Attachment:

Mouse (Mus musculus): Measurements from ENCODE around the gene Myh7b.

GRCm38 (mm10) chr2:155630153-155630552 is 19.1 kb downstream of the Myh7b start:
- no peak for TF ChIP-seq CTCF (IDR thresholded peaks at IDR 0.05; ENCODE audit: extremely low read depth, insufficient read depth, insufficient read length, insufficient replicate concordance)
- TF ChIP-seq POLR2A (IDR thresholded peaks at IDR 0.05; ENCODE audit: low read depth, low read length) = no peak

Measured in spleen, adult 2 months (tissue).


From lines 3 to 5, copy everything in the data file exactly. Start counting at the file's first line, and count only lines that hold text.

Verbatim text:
- no peak for TF ChIP-seq CTCF (IDR thresholded peaks at IDR 0.05; ENCODE audit: extremely low read depth, insufficient read depth, insufficient read length, insufficient replicate concordance)
- TF ChIP-seq POLR2A (IDR thresholded peaks at IDR 0.05; ENCODE audit: low read depth, low read length) = no peak

Measured in spleen, adult 2 months (tissue).